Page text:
When writers Mark Gatiss and Steven Moffat, creators of the popular series “Sherlock,” announced that they were writing a three-episode miniseries based on Bram Stoker’s classic novel “Dracula,” expectations were high.
The duo’s work on “Sherlock,” most notably their excellent dialogue writing, has received critical praise and amassed a significant following around the world. There was little doubt that their writing style would translate well from Sherlock’s world to Count Dracula’s, and indeed it does.
“Dracula” follows a more classical vampire formula than most modern media featuring the supernatural beast. Gatiss and Moffat’s count wears a cape, lives in a massive medieval castle in the mountains of Transylvania and is terrified of crucifixes. Still, the miniseries does not simply follow the plot of Stoker’s original novel.
While the episodes do follow Count Dracula (Claes Bang of “The Square”) as he attempts to reach England and a character named Van Helsing’s attempts to stop him, as in the original novel, Van Helsing is not a stuffy old Dutch professor. Instead, the character is a delightfully witty and self-professed nun in a local convent.
The character of Sister Van Helsing, who results from this creative rewrite, is one of the miniseries’ greatest strengths, as portrayed by actress Dolly Wells (“Pride and Prejudice and Zombies”). The nun is the perfect rival for Count Dracula, constantly checking his ego with her own intellect. In fact, she is the only character that refuses to let the count get the best of her. Every conversation between the two is a struggle for control and dominance, and Dracula’s abrasive arrogance and cruelty make Van Helsing’s eventual triumph over him incredibly satisfying to the viewer.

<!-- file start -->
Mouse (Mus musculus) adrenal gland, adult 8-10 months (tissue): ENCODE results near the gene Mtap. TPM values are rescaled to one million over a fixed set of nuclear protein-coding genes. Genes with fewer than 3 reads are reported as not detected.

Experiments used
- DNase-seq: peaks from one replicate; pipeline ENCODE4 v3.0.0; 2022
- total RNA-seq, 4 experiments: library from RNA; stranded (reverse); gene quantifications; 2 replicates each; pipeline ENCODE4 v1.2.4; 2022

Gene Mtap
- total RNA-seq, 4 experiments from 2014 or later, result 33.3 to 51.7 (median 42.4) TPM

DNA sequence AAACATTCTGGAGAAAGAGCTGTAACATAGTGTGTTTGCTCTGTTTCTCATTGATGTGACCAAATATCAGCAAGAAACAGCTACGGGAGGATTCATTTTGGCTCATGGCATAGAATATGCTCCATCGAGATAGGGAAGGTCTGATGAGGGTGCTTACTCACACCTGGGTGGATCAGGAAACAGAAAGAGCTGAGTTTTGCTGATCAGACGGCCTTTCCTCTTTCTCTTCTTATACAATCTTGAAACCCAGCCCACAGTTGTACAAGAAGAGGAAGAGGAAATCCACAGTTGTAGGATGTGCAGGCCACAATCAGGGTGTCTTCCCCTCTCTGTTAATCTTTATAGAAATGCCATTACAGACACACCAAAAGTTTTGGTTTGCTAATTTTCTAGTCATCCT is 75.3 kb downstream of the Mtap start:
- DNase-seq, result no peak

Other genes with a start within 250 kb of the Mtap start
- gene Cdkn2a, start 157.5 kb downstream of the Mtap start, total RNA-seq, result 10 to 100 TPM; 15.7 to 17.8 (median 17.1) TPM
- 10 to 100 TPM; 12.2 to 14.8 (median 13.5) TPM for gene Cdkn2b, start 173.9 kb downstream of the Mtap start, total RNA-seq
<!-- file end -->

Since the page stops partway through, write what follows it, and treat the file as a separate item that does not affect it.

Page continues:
The miniseries is also extremely beautiful, from elaborate period costumes to the absurd gothic décor of Count Dracula’s castle to the beautiful snow-covered valleys of Transylvania. The series is visually reminiscent of the 2016 one-off “Sherlock” special “The Abominable Bride,” which moves Gatiss and Moffat’s modern-day versions of Sherlock Holmes and Dr. Watson back to their native Victorian times.
As it turns out, Victorian settings may play well to Gatiss and Moffat’s strengths, because “Dracula” begins to fall apart when the two writers move it from 1897 forward to 2020 at the beginning of the third and final episode. There is nothing wrong with this move on its own; Dracula is immortal so it is not much of a stretch to move things forward 123 years. The problem is that same things that make the first two episodes of the miniseries great also make the last episode borderline insufferable.
The trouble begins with the settings Gatiss and Moffat choose. The scenes in modern-day London all seem to be set in oversaturated dance clubs full of ecstasy-fueled ravers and annoying strobe lights, boring-looking hotel rooms and sterilized hospital hallways. The beautiful costumes and sets that made the first two episodes so interesting to look at are gone, leaving in their place an atmosphere that feels ordinary at best.
Still, the main reason why the last episode is so much worse is that Gatiss and Moffat’s writing totally falls apart. The dialogue is still fairly interesting, though the absence of Dolly Wells’s Sister Helsing character from most of this episode makes it slightly less entertaining.
The problem is that the writers seem to completely lose their ability to craft a cohesive plot. Gatiss and Moffat introduce multiple characters that seem to serve no meaningful purpose in the main story and, worse still, distracting and uninteresting subplots, which exist in parallel to the story of Dracula and Van Helsing and interact only tangentially with them.
Matthew Beard’s (“The Imitation Game”) character, Jack, gets significant screen time in the third episode, yet he seemingly exists only to drive the ill Van Helsing to her final confrontation with Count Dracula.
Then there’s Lucy, portrayed by Lydia West (“Years and Years”), who actually does serve a relatively important, although abstract, role in the main plot. The problem is that the episode dedicates far too much screen time to following her and her group of friends, giving her character disproportionate focus and boring the viewer.
The result of these subplots and unnecessary characters is that the third episode, which has a runtime of over 90 minutes, seems to drag on forever. By the time the miniseries reaches its conclusion, the viewer cannot help but feel relieved that the whole thing is finally over.
Mark Gatiss and Stephen Moffat’s new miniseries “Dracula” starts strong with striking visuals, intriguing characters and entertaining dialogue, but its final episode leaves the viewer with such a sour taste in his mouth that it is difficult to recommend a viewing.